BY Justin Sondel
Niagara Gazette — The city is getting some help from the state to help stabilize downtown.
The Western New York Regional Economic Development council has selected the Downtown Niagara Falls Stabilization Project submitted by the city’s community development department as one of its priority projects. The $450,000 grant will be used for the demolition of blighted structures, storefront improvements and property acquisitions, according to a press release from the community development offices.
Seth Piccirillo, the director of community development, said that this grant will help his department to attract more people and businesses to the downtown core.
“This grant is going to allow us to make some real concrete investments downtown,” he said.
Piccirillo said the Downtown Housing Incentive Program — the program that will pay the student loans of college graduates and graduate students to locate in a designated area downtown — was used to leverage the grant from the state.
“We look for capital from New York state to make bricks and mortar improvements as we are also looking to lure people downtown,” Piccirillo said.
The housing program and grant are just small steps towards reviving the long-declining downtown neighborhoods, Piccirillo said.
“We have to do things that will help us compete for new residents, new businesses and new investments,” Piccirillo said. “That’s what successful places do.”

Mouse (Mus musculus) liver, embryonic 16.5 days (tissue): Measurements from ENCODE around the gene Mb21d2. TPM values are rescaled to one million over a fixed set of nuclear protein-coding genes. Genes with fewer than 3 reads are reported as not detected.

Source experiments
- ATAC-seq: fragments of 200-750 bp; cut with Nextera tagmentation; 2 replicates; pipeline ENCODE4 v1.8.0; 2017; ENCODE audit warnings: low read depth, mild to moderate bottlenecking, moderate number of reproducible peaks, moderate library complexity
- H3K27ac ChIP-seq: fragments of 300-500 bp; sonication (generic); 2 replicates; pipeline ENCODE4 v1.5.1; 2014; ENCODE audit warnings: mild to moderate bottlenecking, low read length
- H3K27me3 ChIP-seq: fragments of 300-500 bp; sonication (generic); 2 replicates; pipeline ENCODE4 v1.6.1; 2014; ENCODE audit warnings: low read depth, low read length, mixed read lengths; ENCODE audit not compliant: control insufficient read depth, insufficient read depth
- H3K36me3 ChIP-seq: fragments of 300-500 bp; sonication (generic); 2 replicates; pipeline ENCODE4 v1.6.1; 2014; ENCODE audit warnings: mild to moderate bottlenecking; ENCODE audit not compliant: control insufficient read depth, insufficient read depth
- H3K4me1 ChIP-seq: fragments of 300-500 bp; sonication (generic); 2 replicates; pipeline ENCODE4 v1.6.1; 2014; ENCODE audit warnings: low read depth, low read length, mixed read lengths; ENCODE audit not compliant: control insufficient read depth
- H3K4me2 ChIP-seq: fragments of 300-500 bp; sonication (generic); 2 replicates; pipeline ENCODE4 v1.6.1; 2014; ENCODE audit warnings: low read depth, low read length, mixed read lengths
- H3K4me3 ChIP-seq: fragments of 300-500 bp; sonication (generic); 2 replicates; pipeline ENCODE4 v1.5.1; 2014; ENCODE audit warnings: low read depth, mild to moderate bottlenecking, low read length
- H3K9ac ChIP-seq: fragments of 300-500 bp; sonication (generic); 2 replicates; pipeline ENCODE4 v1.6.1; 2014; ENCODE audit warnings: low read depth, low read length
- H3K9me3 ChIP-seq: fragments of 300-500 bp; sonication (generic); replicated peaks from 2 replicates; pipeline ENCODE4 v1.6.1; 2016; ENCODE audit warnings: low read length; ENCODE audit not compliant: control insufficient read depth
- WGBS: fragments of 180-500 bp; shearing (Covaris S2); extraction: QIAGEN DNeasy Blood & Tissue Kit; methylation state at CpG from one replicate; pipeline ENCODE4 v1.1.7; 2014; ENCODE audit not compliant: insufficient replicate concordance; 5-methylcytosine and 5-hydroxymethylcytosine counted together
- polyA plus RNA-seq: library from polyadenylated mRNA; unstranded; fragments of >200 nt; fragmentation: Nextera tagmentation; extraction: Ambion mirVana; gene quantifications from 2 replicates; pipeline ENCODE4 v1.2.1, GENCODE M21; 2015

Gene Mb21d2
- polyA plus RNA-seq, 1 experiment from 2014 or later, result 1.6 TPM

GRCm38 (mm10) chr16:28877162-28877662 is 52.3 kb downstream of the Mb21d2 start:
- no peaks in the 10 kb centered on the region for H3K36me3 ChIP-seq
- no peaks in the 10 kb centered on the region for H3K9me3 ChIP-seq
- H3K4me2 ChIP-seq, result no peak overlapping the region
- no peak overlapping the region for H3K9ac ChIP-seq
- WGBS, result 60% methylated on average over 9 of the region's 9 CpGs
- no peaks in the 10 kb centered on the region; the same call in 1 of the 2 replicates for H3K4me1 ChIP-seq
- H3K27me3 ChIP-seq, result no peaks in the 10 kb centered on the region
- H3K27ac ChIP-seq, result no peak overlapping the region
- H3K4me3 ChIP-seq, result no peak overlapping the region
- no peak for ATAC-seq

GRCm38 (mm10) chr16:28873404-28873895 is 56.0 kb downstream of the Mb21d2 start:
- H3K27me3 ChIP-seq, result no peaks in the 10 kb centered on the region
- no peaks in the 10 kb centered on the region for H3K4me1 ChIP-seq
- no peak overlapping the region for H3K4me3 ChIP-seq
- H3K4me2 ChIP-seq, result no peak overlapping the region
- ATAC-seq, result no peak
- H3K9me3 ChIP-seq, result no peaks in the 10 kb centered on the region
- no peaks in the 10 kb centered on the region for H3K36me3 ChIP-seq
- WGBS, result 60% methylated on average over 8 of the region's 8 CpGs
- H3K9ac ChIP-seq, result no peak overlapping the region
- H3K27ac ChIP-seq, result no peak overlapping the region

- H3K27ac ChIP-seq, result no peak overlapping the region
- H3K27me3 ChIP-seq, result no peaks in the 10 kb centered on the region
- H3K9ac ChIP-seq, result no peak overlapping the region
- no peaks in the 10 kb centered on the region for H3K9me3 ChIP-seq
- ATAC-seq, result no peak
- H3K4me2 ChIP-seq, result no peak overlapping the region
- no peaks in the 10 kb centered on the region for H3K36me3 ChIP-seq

Mayor Paul Dyster said the grant will help the city make downtown more desirable for private investors.
“Our application was based on finding ways to help the private sector invest in our city,” Dyster said. “I believe that Governor [Andrew] Cuomo and his team recognized that common sense plan, and that is why we received the grant.”
New York economic development officials announced Wednesday $700 million in regional economic development incentives, mostly tax breaks, on top of $785.5 million announced last year, all intended to keep or create jobs.
The largest package this year is $96.2 million for 76 projects in the Finger Lakes region. Among them, it lists $5 million for Health Sciences Center for Computational Innovation, a partnership between the University of Rochester and IBM; and $5 million for equipment purchases at the recently completed Rochester Institute of Technology’s Golisano Institute examining sustainability in product development.
Other large packages are $93.8 million for 73 projects in central New York, such as $3.1 million for the Syracuse Community Health Center to establish a center at the former Superior Electric facility. Another $92.8 million was announced for 84 projects in the mid-Hudson Valley, with $3 million to establish the Cloud Computing and Analytics Center at Marist College, meant to help technology-based companies by workforce training and by reducing overhead.